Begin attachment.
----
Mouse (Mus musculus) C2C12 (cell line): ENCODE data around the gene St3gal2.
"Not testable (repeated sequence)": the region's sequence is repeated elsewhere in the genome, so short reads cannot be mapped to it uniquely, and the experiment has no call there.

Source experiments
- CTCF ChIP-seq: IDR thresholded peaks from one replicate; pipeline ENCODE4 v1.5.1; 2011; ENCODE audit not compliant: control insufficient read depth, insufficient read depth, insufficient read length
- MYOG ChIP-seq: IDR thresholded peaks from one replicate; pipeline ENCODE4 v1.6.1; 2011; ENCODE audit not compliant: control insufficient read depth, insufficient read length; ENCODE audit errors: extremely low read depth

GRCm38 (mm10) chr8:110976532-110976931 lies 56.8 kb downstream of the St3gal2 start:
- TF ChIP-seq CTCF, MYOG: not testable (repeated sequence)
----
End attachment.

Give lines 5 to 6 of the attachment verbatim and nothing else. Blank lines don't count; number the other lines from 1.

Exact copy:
- MYOG ChIP-seq: IDR thresholded peaks from one replicate; pipeline ENCODE4 v1.6.1; 2011; ENCODE audit not compliant: control insufficient read depth, insufficient read length; ENCODE audit errors: extremely low read depth

GRCm38 (mm10) chr8:110976532-110976931 lies 56.8 kb downstream of the St3gal2 start: